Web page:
Secondary minerals: sericite, chlorite, epidot

Locations in the Carpathian-Pannonian region: Visegrád Mts. (Holdvilág creek, Pilisszentlélek, Csódi hill), Börzsöny (Bajdázó), Central Slovakian volcanic complex, Tokaj Mts., Vihorlát, Calimani, Harghita, Ciomadul

Figure II.202. – Dcaitic lava dome of Mt. St. Helens (Washington, USA). Note that the dacitic magma erupts almost in solidified form (photo: USGS)

Figure II.203. – Crystal-rich dacite with plagioclase, amphibole and biotite phenocrysts from Csomád

Figure II.204. – Typical microscopic photo of the dacite with plagioclase, amphibole and biotite phenocrysts from Kis-Csomád, Ciomadul (photo with one nicol).

Figure II.205. – Typical microscopic photo of the dacite with plagioclase, amphibole and biotite phenocrysts from Kövesponk, Ciomadul (photo with one nicol).

Figure II.206. – Typical microscopic photos of the garnet-bearing rhyodacite from Pilisszentkereszt (Visegrád Mts.). Left with one nicol, right with crossed nicols.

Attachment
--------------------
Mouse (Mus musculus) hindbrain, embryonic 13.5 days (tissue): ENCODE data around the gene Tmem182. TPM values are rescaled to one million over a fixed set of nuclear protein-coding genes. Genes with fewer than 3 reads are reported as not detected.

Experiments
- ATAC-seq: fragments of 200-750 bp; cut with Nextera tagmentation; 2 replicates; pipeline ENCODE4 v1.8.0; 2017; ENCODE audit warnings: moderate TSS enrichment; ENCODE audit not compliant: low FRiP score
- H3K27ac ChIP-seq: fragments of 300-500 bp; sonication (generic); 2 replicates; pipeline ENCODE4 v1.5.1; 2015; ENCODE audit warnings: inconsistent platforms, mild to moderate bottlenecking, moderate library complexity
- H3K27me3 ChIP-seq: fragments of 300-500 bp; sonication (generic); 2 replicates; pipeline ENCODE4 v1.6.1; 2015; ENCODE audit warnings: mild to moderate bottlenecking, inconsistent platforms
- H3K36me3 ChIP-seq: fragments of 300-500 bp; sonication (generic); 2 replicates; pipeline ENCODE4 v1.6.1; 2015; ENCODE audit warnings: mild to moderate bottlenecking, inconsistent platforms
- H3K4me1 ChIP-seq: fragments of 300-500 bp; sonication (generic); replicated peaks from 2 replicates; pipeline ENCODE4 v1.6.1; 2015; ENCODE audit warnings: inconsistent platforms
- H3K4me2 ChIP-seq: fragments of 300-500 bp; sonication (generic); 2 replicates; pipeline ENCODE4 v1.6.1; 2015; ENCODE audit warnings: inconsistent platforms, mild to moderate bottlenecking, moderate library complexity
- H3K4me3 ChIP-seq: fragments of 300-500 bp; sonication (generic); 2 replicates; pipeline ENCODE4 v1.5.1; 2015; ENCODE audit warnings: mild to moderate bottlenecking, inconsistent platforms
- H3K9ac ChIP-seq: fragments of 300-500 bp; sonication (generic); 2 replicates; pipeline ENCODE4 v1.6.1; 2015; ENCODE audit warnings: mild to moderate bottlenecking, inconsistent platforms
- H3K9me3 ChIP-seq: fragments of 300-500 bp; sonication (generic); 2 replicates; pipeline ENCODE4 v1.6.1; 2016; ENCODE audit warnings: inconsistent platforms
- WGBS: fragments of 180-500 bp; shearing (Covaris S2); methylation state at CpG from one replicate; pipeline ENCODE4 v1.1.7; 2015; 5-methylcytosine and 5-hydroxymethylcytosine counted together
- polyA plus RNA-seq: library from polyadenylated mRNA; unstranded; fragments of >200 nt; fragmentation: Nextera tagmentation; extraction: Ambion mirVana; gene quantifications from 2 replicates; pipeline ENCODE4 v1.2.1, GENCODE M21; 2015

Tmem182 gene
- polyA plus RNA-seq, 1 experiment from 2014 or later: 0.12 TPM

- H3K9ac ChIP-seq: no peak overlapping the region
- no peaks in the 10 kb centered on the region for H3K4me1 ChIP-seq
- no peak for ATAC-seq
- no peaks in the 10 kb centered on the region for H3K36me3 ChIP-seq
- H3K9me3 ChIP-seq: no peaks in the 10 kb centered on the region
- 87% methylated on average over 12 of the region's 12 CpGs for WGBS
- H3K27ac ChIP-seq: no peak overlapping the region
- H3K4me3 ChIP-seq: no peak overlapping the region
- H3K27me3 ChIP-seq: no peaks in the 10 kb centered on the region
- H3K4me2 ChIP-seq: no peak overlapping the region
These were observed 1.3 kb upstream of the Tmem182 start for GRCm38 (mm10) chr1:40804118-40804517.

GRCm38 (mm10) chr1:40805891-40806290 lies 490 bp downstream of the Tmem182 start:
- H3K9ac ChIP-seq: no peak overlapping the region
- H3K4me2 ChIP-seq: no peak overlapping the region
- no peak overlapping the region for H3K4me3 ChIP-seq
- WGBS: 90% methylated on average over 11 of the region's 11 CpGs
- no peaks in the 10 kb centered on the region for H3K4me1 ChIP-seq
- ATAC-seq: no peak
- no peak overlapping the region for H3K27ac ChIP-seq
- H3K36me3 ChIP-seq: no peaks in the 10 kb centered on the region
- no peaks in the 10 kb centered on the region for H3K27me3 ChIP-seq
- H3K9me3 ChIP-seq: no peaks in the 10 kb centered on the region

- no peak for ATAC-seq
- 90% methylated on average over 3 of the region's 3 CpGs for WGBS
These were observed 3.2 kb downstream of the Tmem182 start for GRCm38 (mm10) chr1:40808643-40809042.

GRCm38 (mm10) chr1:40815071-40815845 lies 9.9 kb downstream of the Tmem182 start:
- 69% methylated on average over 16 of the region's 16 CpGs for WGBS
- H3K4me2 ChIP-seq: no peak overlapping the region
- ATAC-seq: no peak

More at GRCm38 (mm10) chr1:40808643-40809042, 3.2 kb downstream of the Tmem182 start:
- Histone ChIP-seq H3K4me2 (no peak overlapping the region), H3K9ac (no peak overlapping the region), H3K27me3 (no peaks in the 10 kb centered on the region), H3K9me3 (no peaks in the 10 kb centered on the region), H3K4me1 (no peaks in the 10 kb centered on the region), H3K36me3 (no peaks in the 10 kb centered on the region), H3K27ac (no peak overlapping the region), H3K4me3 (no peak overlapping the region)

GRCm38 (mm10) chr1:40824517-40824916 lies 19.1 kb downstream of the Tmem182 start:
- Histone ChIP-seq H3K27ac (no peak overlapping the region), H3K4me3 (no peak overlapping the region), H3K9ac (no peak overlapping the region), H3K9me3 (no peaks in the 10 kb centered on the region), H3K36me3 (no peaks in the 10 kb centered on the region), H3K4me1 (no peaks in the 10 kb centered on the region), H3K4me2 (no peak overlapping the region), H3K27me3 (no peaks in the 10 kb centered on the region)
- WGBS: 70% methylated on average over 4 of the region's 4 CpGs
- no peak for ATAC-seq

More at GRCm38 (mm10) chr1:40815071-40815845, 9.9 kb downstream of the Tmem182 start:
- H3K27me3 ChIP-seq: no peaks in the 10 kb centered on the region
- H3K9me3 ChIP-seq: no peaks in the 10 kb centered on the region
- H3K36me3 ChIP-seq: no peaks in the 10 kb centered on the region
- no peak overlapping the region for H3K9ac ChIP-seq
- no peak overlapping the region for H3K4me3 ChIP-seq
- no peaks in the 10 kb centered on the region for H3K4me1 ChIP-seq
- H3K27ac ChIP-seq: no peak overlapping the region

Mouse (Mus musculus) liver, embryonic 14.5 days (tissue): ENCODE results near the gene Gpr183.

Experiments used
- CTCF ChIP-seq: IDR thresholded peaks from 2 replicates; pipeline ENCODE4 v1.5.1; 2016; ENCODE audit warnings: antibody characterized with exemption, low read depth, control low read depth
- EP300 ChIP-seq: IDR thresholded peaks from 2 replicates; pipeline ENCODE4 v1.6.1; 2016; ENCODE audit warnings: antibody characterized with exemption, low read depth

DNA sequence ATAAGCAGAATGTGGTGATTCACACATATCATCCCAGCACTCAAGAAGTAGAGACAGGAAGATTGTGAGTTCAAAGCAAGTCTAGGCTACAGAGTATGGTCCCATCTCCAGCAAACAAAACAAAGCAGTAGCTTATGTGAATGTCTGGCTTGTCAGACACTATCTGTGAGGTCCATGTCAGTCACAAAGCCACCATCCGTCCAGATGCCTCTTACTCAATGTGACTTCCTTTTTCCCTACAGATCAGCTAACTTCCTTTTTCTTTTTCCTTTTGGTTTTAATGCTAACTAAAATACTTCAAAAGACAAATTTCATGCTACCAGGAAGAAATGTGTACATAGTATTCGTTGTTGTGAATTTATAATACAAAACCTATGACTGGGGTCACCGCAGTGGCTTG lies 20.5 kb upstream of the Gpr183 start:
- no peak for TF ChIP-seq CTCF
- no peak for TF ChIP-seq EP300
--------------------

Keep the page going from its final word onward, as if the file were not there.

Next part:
Figure II.207. – Typical microscopic photos of the garnet-bearing rhyodacite from Pilisszentkereszt (Visegrád Mts.). Left with one nicol, right with crossed nicols.

Figure II.208. – Typical microscopic photos of the amphibole-biotite dacite from Királyrét (Börzsöny). Left with one nicol, right with crossed nicols.

Figure II.209. – Typical microscopic photos of the amphibole-biotite dacite from Királyrét (Börzsöny). Left with one nicol, right with crossed nicols.

Figure II.210. – Typical microscopic photos of the dacite from Bad’an, (Slovakia). Left with one nicol, right with crossed nicols.

Figure II.211. – Typical microscopic photos of the dacite from Bad’an, (Slovakia). Left with one nicol, right with crossed nicols.